If the values of the Maybe/Either returned by the empty `...-and' or
`...-or' forms are accessed to be processed further, the code is most
likely doing something very wrong.
As is code that relies on the (single) value of `set!` or any other procedure returning a (single) unspecified value, but that's the way Scheme does things.
Zero values actually help here to
catch such logical errors because they will more likely raise an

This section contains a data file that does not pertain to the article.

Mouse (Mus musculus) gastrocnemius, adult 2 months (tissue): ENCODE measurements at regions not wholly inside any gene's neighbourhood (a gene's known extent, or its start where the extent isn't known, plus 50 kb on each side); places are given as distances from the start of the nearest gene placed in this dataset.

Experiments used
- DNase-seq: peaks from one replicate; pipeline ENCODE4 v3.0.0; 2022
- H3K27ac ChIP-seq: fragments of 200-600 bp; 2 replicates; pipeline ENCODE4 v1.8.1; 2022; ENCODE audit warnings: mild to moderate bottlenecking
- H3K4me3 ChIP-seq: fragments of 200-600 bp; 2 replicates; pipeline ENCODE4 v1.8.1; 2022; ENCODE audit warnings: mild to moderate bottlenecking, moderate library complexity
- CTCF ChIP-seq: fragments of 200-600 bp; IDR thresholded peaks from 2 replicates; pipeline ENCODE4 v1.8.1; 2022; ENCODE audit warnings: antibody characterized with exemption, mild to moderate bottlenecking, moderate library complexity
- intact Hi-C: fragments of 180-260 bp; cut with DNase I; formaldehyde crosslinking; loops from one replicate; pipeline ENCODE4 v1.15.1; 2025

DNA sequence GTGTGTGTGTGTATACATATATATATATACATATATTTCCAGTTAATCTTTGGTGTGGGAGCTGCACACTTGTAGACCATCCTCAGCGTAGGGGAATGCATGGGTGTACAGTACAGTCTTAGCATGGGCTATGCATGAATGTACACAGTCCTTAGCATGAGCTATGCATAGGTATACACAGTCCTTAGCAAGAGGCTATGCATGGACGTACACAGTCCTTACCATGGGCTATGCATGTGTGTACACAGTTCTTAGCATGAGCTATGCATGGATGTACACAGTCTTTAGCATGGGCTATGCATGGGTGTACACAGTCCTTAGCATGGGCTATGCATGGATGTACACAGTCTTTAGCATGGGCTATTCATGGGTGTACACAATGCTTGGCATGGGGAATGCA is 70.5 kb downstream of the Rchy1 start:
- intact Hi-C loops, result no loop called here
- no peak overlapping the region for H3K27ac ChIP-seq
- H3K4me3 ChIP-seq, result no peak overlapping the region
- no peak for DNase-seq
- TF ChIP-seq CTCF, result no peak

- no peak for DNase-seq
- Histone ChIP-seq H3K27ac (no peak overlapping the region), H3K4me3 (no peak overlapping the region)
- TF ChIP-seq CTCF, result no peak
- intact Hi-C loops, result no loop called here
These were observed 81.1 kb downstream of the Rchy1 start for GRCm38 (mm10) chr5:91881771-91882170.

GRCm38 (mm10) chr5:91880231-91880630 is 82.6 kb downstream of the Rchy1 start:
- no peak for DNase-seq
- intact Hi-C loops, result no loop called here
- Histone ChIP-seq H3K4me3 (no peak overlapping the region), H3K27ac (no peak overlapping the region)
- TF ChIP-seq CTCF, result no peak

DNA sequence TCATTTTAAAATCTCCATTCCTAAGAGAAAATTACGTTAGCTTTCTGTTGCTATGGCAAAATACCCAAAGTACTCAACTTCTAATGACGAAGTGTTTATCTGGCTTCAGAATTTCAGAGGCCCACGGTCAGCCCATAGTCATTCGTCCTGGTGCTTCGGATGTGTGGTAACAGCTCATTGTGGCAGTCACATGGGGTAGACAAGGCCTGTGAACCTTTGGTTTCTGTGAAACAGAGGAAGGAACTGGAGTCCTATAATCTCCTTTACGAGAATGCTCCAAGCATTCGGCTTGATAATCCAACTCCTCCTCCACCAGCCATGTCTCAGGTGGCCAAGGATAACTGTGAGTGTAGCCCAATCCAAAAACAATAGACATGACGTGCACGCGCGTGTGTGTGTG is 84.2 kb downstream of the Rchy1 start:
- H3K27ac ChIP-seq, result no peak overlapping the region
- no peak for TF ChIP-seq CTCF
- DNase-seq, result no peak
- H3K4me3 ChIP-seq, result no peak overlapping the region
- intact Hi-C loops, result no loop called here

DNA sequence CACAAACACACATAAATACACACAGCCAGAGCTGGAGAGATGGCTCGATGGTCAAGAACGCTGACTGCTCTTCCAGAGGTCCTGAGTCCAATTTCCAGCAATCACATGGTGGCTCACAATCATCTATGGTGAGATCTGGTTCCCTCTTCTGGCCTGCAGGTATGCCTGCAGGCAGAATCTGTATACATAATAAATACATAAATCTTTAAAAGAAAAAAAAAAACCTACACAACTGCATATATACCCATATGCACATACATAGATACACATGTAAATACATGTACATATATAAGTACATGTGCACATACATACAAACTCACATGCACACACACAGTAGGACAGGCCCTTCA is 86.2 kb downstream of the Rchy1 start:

Returning N values (including 0) to a continuation expecting other-than-N values is an error, so you haven't really gained anything.
Note that there is not *the* unit, but there are *"des"* units.
Several units, some units, more than one unit, ....
If you want to leave the payload unspecified, you should also leave
the number of unspecified values unspecified. That certainly makes
That is what R6RS permits in all such situations, but doing so was not only rejected by all R6RS implementers (except that in Racket "(if #f #f)" in a value context is a syntax error), but by the R7RS committee as well. It's a theoretical nicety that no one actually wants.